Future 2021: Computer scientists develop a nervous system for cars


Computer scientists develop a nervous system for cars

Future 2021: Computer scientists develop a nervous system for cars-computer

The computer science professor Franz Korf is in a laboratory at the HAW-Hamburg (University of Applied Sciences) in an experimental setup. Korf deals with system and ETime programming for intelligent car controls.

Source: dpa / hei bra

Countless functions are wired together in cars. The devices are slowly reaching their technical limits. One possible solution: the transmission form Ethernet. But the technology harbors dangers.

W.How we will move around in vehicles in the future is well known in science fiction films: Cars roll like a fleet of spaceships over flashing lanes. An on-board computer guides you to the desired destination via an autopilot, accidents are a thing of the past – thanks to built-in protective shields, thanks to which the cars automatically evade.

Cars are already parking without human intervention, sensors on the windshield warn against driving too fast, cameras scan the area for hazards.

This is made possible by control units that are like regulators for the individual electronic components and communicate with one another inside the car. Several thousand interfaces are built into modern cars – the demands on them are constantly increasing.

"More and more functions are increasingly overwhelming the vehicle networks," says Franz Korf, computer scientist at the Hamburg University of Applied Sciences. It is becoming apparent that the conventional lines required to exchange information will soon reach their limits.

Research Ministry supports the project

In a research project, Korf is developing an intelligent wiring system architecture for the car – which could be compared to a new type of nervous system for vehicles. The goal: A single, fast Ethernet cable should replace the almost unmanageable number of small cables in order to master the confusion of electronic languages ​​- and to pave the way for larger data packets.

“Data packets have to be transferred between devices at the right time. If the reversing camera reacts for a split second later, it could be that I collide with a bike, ”says Korf.

Ethernet has long been used in everyday life and connects the computer with the printer via so-called switches in offices. The technology researched by Korf is to be installed in series production in luxury sedans by 2021.

The Federal Ministry of Research is supporting the three-year project, which started in autumn, with 310,000 euros. The federal government welcomes the development of "powerful and intelligent vehicle electronics", announced the ministry.

The shortest route to the recipient

With his research associate Till Steinbach, Korf is researching a machine that at first glance looks like a simulator for car racing: a steering wheel is set up in front of a PC screen, and a headlight comes on above a display case full of computer circuit boards.

In addition, an axis moves back and forth at the push of a button. Inside, the computer simultaneously tests whether the digital nervous system is correctly transmitting the signals to the components via the Ethernet cable, says Steinbach.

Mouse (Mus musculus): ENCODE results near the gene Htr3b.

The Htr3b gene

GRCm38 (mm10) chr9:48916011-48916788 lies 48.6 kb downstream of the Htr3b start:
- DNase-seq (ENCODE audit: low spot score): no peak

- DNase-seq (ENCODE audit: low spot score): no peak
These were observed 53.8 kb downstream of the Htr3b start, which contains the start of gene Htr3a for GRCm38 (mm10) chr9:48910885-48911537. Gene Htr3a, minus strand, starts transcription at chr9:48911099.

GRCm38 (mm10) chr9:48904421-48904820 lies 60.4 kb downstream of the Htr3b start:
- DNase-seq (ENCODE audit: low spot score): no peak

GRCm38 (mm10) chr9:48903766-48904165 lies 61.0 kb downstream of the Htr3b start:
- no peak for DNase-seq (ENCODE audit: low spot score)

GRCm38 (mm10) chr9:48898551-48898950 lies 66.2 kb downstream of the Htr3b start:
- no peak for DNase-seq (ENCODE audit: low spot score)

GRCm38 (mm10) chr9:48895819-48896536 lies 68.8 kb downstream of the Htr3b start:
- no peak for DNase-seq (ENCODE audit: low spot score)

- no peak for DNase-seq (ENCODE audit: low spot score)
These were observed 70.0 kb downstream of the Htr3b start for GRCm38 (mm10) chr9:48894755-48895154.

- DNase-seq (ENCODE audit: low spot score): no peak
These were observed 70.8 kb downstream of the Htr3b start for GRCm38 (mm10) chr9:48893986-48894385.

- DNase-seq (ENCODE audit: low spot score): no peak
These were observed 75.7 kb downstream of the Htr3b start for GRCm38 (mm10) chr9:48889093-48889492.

The difference: Until now, all information was first collected in a kind of central brain in the middle of the car and only then distributed to the components, explains Steinbach on the screen. "But because not all of the data is needed in the middle, today’s system is quite inefficient."

With Ethernet, data packets should take the shortest route from the sender to the recipient without having to pass through this central post office, explains Korf. “The Ethernet cable is 200 times faster than conventional small bus cables. In the short or long term, car manufacturers will be able to save costs with Ethernet because fewer cables are required, ”says Steinbach.

Hackers can gain access to the system

The research project at the HAW is of course not the only collaboration between the automotive industry and computer scientists. For example, scientists and German car makers worked together in "Safe Intelligent Mobility – Test Field Germany" (SIM-TD) – a project in which, according to the Association of the Automotive Industry (VDA), tests were carried out over several years in the greater Frankfurt area to determine whether transmitter masts were on the roadside that can warn drivers quickly and reliably of current traffic hazards over long distances.

The Hamburg residents receive support from several project partners – the Institute for Computer Science OFFIS at the University of Oldenburg, the research and development laboratory C-LAB in Paderborn, and the Ingenieurgesellschaft Auto und Verkehr (IAV). Based on the research results, the company will design a prototype that will be assembled with the new Ethernet technology in the coming spring.

For the IAV engineers, the work of Korf’s team is of great interest to find out how message types would get along and where there are still delays in transmission, says Rene Rollig, Senior Project Manager at IAV.

However, the new technology also harbors dangers: “The previous bus systems are only known to a relatively small number of developers. In contrast, Ethernet has been the standard par excellence for communication between computers and servers since the 1980s and is therefore also known to hackers, "says Bernd Klusmann from the Bitkom industry association.

In the worst case, they could gain access to the digital nervous system via a radio network – and thus gain partial control of the car. "If the vehicle is in a parking lot, criminals could manipulate important functions," explains Klusmann. It is therefore important to also install security systems such as firewalls in cars.

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